"And still, then, Mejnour, you cherish the desire to revive our order, limited now to ourselves alone, by new converts and allies. Surely—surely—thy experience might have taught thee, that scarcely once in a thousand years is born the being who can pass through the horrible gates that lead into the worlds without! Is not thy path already strewed with thy victims? Do not their ghastly faces of agony and fear—the blood-stained suicide, the raving maniac—rise before thee, and warn what is yet left to thee of human sympathy from thy insane ambition?"
"Nay," answered Mejnour; "have I not had success to counterbalance failure? And can I forego this lofty and august hope, worthy alone of our high condition,—the hope to form a mighty and numerous race with a force and power sufficient to permit them to acknowledge to mankind their majestic conquests and dominion, to become the true lords of this planet, invaders, perchance, of others, masters of the inimical and malignant tribes by which at this moment we are surrounded: a race that may proceed, in their deathless destinies, from stage to stage of celestial glory, and rank at last amongst the nearest ministrants and agents gathered round the Throne of Thrones? What matter a thousand victims for one convert to our band? And you, Zanoni," continued Mejnour, after a pause,—"you, even you, should this affection for a mortal beauty that you have dared, despite yourself, to cherish, be more than a passing fancy; should it, once admitted into your inmost nature, partake of its bright and enduring essence,—even you may brave all things to raise the beloved one into your equal. Nay, interrupt me not. Can you see sickness menace her; danger hover around; years creep on; the eyes grow dim; the beauty fade, while the heart, youthful still, clings and fastens round your own,—can you see this, and know it is yours to—"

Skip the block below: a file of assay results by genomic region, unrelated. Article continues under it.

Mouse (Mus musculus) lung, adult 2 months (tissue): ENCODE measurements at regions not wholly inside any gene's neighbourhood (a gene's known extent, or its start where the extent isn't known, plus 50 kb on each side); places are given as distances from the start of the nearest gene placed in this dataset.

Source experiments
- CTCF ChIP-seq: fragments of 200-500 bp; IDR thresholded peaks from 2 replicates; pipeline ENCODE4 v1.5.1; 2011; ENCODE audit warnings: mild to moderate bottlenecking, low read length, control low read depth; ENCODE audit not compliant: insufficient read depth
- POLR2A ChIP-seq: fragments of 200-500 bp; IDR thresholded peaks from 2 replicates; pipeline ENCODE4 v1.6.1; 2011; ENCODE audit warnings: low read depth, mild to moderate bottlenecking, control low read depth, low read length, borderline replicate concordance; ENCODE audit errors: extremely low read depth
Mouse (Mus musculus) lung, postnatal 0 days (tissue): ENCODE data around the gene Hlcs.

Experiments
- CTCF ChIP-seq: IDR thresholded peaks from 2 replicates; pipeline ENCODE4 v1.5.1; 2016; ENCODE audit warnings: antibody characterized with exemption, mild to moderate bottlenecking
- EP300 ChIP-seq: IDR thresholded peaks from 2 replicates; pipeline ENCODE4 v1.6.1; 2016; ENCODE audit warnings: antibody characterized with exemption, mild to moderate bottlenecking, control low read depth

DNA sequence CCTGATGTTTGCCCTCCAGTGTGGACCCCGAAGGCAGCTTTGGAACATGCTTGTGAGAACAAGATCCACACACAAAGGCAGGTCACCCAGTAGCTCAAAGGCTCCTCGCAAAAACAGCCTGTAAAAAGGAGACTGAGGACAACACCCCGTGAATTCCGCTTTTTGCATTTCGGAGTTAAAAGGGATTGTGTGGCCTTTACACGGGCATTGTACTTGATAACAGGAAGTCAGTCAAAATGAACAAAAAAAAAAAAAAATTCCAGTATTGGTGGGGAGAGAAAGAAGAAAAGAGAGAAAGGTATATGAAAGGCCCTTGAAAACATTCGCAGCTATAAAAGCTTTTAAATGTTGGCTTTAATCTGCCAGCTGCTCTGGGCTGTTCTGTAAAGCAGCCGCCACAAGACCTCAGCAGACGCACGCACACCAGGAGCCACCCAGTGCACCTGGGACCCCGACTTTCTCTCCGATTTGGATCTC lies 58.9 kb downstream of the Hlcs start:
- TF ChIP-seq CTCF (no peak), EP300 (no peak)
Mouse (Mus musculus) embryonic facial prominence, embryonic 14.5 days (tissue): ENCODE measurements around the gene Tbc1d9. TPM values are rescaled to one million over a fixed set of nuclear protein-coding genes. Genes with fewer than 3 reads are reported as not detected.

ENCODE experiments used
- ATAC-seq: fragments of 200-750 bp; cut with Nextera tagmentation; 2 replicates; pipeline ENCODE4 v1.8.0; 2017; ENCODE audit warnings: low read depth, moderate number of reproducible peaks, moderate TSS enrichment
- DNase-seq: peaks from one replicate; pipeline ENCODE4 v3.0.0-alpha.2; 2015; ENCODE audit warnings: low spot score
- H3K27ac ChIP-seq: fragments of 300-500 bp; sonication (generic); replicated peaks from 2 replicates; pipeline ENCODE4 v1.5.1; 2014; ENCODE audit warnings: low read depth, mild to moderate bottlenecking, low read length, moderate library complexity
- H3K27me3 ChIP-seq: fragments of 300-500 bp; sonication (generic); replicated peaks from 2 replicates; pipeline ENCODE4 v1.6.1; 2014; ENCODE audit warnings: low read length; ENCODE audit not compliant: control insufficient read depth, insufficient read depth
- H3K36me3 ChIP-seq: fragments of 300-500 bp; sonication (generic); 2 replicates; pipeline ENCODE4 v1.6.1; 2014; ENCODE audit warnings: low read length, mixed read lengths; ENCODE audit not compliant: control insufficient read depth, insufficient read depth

"Cease!" cried Zanoni, fiercely. "What is all other fate as compared to the death of terror? What, when the coldest sage, the most heated enthusiast, the hardiest warrior with his nerves of iron, have been found dead in their beds, with straining eyeballs and horrent hair, at the first step of the Dread Progress,—thinkest thou that this weak woman—from whose cheek a sound at the window, the screech of the night-owl, the sight of a drop of blood on a man's sword, would start the colour—could brave one glance of—Away! the very thought of such sights for her makes even myself a coward!"
"When you told her you loved her,—when you clasped her to your breast, you renounced all power to foresee her future lot, or protect her from harm. Henceforth to her you are human, and human only. How know you, then, to what you may be tempted; how know you what her curiosity may learn and her courage brave? But enough of this,—you are bent on your pursuit?"
"The fiat has gone forth."
"To-morrow, at this hour, our bark will be bounding over yonder ocean, and the weight of ages will have fallen from my heart! I compassionate thee, O foolish sage,—THOU hast given up THY youth!"